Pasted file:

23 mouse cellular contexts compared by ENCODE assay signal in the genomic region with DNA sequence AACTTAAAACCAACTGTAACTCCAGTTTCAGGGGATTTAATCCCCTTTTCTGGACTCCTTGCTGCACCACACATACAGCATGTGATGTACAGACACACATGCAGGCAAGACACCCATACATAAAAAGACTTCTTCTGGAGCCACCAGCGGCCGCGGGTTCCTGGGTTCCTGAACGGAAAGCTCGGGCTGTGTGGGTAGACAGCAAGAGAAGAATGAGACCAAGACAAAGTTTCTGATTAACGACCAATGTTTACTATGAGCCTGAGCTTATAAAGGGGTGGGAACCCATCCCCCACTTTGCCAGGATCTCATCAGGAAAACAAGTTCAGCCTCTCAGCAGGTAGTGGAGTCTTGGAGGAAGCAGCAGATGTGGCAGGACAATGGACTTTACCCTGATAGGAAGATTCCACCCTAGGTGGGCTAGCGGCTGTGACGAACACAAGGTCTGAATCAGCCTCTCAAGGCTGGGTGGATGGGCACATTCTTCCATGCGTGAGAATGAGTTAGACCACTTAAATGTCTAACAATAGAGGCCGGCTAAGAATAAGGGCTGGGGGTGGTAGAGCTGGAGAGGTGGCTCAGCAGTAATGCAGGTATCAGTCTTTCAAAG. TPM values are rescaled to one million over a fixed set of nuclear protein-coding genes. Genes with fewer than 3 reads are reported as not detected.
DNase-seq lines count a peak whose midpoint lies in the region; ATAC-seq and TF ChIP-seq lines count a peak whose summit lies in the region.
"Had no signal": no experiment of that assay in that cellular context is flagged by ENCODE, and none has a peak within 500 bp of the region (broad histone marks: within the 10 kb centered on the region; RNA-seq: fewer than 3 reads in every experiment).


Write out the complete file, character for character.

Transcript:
23 mouse cellular contexts compared by ENCODE assay signal in the genomic region with DNA sequence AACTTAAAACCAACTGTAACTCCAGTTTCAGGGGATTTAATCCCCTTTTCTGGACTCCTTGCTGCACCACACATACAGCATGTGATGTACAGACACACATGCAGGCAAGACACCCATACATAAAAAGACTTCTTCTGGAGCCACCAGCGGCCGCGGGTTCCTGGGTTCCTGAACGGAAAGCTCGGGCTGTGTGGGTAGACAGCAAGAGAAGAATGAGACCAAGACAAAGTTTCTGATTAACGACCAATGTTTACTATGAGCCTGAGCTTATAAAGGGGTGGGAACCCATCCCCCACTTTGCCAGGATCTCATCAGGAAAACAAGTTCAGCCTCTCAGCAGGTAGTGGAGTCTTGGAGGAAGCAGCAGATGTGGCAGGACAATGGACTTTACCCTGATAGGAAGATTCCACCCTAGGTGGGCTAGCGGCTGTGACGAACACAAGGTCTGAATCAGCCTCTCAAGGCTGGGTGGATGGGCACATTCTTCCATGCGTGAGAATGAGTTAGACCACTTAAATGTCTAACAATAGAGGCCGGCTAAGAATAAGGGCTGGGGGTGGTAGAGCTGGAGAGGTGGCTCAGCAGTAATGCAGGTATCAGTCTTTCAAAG. TPM values are rescaled to one million over a fixed set of nuclear protein-coding genes. Genes with fewer than 3 reads are reported as not detected.
DNase-seq lines count a peak whose midpoint lies in the region; ATAC-seq and TF ChIP-seq lines count a peak whose summit lies in the region.
"Had no signal": no experiment of that assay in that cellular context is flagged by ENCODE, and none has a peak within 500 bp of the region (broad histone marks: within the 10 kb centered on the region; RNA-seq: fewer than 3 reads in every experiment).